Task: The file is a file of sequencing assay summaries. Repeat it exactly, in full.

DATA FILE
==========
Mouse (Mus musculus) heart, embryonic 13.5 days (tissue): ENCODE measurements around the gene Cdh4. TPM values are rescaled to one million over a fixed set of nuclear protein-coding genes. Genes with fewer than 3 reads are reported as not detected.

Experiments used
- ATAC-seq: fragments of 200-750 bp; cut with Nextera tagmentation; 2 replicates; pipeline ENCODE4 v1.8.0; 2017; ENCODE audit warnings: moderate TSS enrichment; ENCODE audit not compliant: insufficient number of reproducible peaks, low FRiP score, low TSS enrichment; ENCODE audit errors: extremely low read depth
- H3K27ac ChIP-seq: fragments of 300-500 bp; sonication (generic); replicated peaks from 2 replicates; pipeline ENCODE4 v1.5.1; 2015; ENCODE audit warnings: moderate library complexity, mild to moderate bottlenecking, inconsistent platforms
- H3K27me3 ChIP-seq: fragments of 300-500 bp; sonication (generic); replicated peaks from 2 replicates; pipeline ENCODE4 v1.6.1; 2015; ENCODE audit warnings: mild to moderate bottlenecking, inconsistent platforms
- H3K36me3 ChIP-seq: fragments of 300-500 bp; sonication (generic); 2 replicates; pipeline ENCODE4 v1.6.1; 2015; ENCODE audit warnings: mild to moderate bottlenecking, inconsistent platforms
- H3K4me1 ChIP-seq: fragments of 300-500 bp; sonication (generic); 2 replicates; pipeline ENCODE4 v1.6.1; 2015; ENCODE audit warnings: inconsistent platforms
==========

Mouse (Mus musculus) heart, embryonic 13.5 days (tissue): ENCODE measurements around the gene Cdh4. TPM values are rescaled to one million over a fixed set of nuclear protein-coding genes. Genes with fewer than 3 reads are reported as not detected.

Experiments used
- ATAC-seq: fragments of 200-750 bp; cut with Nextera tagmentation; 2 replicates; pipeline ENCODE4 v1.8.0; 2017; ENCODE audit warnings: moderate TSS enrichment; ENCODE audit not compliant: insufficient number of reproducible peaks, low FRiP score, low TSS enrichment; ENCODE audit errors: extremely low read depth
- H3K27ac ChIP-seq: fragments of 300-500 bp; sonication (generic); replicated peaks from 2 replicates; pipeline ENCODE4 v1.5.1; 2015; ENCODE audit warnings: moderate library complexity, mild to moderate bottlenecking, inconsistent platforms
- H3K27me3 ChIP-seq: fragments of 300-500 bp; sonication (generic); replicated peaks from 2 replicates; pipeline ENCODE4 v1.6.1; 2015; ENCODE audit warnings: mild to moderate bottlenecking, inconsistent platforms
- H3K36me3 ChIP-seq: fragments of 300-500 bp; sonication (generic); 2 replicates; pipeline ENCODE4 v1.6.1; 2015; ENCODE audit warnings: mild to moderate bottlenecking, inconsistent platforms
- H3K4me1 ChIP-seq: fragments of 300-500 bp; sonication (generic); 2 replicates; pipeline ENCODE4 v1.6.1; 2015; ENCODE audit warnings: inconsistent platforms